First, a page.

‘I like being able to fire people’

    It has been said that if you want a friend in politics, get a dog. Mitt Romney could use one right now.


    What happened to him yesterday was a classic example of how unfair politics can be. He was clearly victimized by a feeding frenzy – although, for reasons to be shortly explained, this particular victim does not deserve much sympathy.Romney kicked off the episode in the early afternoon, when he said this:

    “I want people to be able to own insurance if they wish to, and to buy it for themselves and perhaps keep it for the rest of their life and to choose among different policies offered from companies across the nation. I want individuals to have their own insurance. That means the insurance company will have an incentive to keep people healthy. It also means if you don’t like what they do, you can fire them. I like being able to fire people who provide services to me. If someone doesn’t give me the good service I need, I’m going to go get somebody else to provide that service to me.” 

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    Note the italicized phrase. It instantly ricocheted around the Twittersphere, and became quick grist for Romney’s Republican foes. Jon Huntsman told reporters, “Governor Romney enjoys firing people, I enjoy creating jobs.” Rick Perry posted an online ring tone that featured Romney uttering the phrase in an endless loop. By nightfall, on the eve of the New Hampshire primary, the phrase was Romney’s albatross.This was unfair to Romney, of course, because the phrase was wrenched out of context. He didn’t actually extol the joy of firing workers (which is how the phrase reads without the context); he was talking about consumer satisfaction, the process of replacing a bad service provider with a good service provider.Nevertheless, the errant phrase seems to reinforce what many people already feel about Romney – a rich guy to the manor born, who got a lot richer at an investment firm that made killer profits by sometimes shuttering companies and firing the workers. In politics, the optics matter. In politics, timing is everything. It was grievously bad timing to say “I like being able to fire people” on virtually the same day that everyone was scrutinizing his lucrative track record at Bain Capital.The phrase is a tad disturbing, anyway. When the average person changes plumbers or dentists or car mechanics, does he happily relish the idea that he has “fired” someone? I doubt it. What kind of person talks or thinks that way? Only a master of the universe, not you or I. (Indeed, Romney is well aware of the chasm that separates him from you and I. This weekend, he said there once was a time when he too dreaded getting a pink slip. But neither he nor his staffers could cite a specific instance.) Fairly or not, his firing-people phrase seems to suggest his sense of entitlement – much the way that John Kerry’s infamous remark (“I actually voted for the $87 billion, before I voted against it”) seemed to suggest that the ’04 Democratic candidate was a flip-flopper. On his day of doom, Kerry had been trying to explain a fine point of congressional procedure. He had originally supported a Democratic bill that would’ve paid for the Iraq war by reducing the Bush tax cuts; ultimately, he opposed the final war-funding bill as a protest against Bush’s war conduct. In other words, this was standard Washington sausage-making. But Kerry’s clumsy phrase was successfully wrenched out of context by the Bush campaign team, and it dogged him for the rest of the campaign.Was it fair? Nope. But that’s how the game is played.And Romney deserves scant sympathy, because he plays it the same way. Just two months ago, he aired an ad that made it seem like President Obama didn’t want to talk about the economy for fear of losing re-election; it turned out that the line had been wrenched out of context. Candidate Obama had actually said it in 2008, quoting a John McCain aide who didn’t want McCain to talk about the economy. The Romney people defended the ad by saying that Obama had uttered the actual words, and that was good enough for them.Now we have Romney uttering actual words, and that’s good enough for a lot of people. As the saying goes, he has been hoist by his own petard.And yet, even now, Romney is playing the game. Yesterday afternoon, he defended himself by explaining that he had merely been trying to talk about consumer choice in health care. So far, so good. That was indeed the context of his earlier remarks. But then he added this: “I don’t want to live in a world where we have Obamacare telling us which insurance we have to have, which doctor we can have, which hospital we go to.”See the problem? In an attempt to recover from being unfairly maligned, he doubled down by lying. The health reform law doesn’t tell us which insurance we have to have, which doctor we can have, or which hospital we go to. Romney just made that up.So I won’t much mourn the injustice suffered by Romney yesterday. And if his firing phrase winds up costing him votes in New Hampshire tonight and South Carolina next Saturday, then so be it. As Romney himself said about politics the other night, “This ain’t beanbag.”——-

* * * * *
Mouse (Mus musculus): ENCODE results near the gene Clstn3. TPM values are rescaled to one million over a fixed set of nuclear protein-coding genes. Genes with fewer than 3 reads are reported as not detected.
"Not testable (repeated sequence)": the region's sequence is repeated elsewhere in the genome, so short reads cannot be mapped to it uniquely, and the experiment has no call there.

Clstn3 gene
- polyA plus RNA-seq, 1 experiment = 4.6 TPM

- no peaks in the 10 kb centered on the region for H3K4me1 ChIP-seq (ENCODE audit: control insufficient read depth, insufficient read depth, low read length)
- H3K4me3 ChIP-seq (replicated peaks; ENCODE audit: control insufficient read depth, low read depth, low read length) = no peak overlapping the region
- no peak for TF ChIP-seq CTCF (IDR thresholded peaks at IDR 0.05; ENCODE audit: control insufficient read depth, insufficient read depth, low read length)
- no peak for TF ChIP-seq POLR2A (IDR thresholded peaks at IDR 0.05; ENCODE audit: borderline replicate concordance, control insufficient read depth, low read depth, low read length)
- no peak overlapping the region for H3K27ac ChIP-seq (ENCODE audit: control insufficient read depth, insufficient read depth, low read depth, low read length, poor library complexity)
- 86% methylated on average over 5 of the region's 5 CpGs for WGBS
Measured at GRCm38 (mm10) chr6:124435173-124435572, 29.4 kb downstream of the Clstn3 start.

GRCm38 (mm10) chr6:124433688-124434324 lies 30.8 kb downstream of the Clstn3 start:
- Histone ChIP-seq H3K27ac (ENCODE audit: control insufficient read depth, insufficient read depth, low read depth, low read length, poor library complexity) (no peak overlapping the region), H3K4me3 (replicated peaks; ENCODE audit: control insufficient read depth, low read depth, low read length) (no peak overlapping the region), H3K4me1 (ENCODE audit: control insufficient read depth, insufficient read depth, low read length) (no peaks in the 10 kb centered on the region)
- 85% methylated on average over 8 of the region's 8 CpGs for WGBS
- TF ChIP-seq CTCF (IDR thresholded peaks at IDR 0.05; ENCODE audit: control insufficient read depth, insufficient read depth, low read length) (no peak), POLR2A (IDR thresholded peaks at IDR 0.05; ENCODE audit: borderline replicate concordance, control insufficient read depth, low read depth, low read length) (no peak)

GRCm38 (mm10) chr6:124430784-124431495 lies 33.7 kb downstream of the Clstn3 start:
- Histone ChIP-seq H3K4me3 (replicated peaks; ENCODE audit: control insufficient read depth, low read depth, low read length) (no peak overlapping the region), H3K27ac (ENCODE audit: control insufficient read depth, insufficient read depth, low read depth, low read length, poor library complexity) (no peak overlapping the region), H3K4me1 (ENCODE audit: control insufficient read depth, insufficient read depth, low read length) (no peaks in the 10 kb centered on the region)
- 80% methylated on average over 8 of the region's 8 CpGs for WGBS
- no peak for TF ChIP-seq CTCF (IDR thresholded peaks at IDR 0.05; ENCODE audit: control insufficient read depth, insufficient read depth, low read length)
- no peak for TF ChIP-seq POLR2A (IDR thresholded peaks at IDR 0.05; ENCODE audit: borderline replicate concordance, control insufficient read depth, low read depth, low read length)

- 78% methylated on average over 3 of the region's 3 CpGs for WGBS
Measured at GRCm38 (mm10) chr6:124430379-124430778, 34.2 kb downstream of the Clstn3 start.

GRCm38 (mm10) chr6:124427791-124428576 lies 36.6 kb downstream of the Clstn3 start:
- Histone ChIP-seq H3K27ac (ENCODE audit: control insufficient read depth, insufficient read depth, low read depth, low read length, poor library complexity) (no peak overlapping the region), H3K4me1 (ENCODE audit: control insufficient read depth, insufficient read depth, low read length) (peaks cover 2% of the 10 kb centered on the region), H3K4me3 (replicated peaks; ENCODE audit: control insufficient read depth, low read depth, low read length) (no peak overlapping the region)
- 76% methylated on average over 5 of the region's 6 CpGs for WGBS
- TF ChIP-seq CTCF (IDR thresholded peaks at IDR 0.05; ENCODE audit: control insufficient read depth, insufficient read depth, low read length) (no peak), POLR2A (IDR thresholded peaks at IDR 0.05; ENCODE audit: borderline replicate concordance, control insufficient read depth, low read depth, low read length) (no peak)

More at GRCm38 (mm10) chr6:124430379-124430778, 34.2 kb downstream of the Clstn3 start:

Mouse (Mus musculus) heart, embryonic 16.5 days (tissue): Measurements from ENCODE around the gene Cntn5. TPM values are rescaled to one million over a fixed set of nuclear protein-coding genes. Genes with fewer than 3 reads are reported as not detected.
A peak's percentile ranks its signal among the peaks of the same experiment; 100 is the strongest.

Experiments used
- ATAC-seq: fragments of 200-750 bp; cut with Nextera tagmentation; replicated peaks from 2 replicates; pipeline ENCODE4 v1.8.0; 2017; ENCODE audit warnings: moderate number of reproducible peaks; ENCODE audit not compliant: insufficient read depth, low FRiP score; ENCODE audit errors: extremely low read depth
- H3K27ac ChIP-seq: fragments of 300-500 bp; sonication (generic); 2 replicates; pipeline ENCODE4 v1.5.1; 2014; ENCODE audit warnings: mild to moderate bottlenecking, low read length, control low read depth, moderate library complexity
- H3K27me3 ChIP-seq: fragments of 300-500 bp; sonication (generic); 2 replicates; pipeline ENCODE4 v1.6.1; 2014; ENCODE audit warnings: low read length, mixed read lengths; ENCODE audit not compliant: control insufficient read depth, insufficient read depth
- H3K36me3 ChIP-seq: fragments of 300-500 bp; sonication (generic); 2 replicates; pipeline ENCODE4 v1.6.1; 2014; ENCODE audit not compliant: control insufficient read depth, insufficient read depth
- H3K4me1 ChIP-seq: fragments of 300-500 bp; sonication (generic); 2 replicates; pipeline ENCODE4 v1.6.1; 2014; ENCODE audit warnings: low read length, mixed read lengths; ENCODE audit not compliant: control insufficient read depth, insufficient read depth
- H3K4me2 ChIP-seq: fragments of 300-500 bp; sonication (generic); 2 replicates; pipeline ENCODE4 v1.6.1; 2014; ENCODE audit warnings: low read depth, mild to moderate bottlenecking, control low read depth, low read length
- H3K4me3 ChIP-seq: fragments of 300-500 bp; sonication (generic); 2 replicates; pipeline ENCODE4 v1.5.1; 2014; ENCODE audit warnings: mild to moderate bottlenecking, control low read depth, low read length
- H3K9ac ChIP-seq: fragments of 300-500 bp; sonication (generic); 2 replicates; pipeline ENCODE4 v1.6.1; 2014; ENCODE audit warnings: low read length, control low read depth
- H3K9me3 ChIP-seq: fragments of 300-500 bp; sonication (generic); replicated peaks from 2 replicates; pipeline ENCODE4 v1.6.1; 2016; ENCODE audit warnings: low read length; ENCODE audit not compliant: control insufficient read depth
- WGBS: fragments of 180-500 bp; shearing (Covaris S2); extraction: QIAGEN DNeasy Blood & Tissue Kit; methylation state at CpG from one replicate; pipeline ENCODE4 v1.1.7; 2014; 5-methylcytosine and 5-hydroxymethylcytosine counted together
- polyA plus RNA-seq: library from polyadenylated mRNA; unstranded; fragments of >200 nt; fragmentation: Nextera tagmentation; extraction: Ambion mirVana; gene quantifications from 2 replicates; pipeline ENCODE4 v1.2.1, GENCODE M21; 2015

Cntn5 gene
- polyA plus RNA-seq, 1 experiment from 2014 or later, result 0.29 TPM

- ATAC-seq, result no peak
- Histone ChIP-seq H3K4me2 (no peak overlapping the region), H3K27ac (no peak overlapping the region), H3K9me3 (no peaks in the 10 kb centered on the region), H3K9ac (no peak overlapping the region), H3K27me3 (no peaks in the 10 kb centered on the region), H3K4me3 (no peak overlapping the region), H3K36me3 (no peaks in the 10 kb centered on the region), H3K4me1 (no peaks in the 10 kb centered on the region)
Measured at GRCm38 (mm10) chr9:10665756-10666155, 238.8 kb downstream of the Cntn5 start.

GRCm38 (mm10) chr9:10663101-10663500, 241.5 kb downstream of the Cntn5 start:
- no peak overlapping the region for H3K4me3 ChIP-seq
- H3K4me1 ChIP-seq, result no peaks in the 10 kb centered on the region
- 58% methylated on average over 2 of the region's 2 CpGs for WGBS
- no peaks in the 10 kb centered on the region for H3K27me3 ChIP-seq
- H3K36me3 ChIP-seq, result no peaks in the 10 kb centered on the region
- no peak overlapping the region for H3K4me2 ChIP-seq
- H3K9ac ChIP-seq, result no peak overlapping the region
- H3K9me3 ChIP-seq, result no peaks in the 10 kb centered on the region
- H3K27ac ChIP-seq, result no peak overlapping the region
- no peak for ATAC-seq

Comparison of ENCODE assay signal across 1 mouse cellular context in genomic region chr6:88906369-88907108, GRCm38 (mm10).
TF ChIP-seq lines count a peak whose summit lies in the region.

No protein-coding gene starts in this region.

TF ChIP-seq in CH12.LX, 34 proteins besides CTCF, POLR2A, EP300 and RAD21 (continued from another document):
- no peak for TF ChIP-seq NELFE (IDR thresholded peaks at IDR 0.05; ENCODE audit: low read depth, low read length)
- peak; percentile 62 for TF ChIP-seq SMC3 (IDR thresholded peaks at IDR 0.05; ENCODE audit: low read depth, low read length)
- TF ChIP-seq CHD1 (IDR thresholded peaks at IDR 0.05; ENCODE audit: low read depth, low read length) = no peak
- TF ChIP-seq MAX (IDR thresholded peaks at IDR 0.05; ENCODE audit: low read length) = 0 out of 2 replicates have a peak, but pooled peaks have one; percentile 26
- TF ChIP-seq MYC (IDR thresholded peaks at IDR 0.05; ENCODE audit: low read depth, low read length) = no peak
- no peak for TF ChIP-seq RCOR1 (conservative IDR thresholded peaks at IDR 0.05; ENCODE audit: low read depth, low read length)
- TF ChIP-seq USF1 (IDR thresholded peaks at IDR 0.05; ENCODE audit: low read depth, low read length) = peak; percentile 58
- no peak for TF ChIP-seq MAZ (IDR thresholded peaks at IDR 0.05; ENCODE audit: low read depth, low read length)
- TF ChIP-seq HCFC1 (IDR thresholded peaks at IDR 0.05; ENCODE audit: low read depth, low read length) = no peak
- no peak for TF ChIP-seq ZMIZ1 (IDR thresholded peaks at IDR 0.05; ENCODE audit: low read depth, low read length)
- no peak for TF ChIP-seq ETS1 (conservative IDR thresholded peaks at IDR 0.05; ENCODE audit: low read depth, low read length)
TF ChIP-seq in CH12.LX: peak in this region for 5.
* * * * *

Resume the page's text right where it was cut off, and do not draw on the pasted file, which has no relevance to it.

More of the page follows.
I’ll be talking politics tonight, along with various esteemed panelists, at a WHYY event that’s open to the public (free to WHYY members, minimal fee for non-members). If you’re in town, stop by.


    Follow me on Twitter, @dickpolman1

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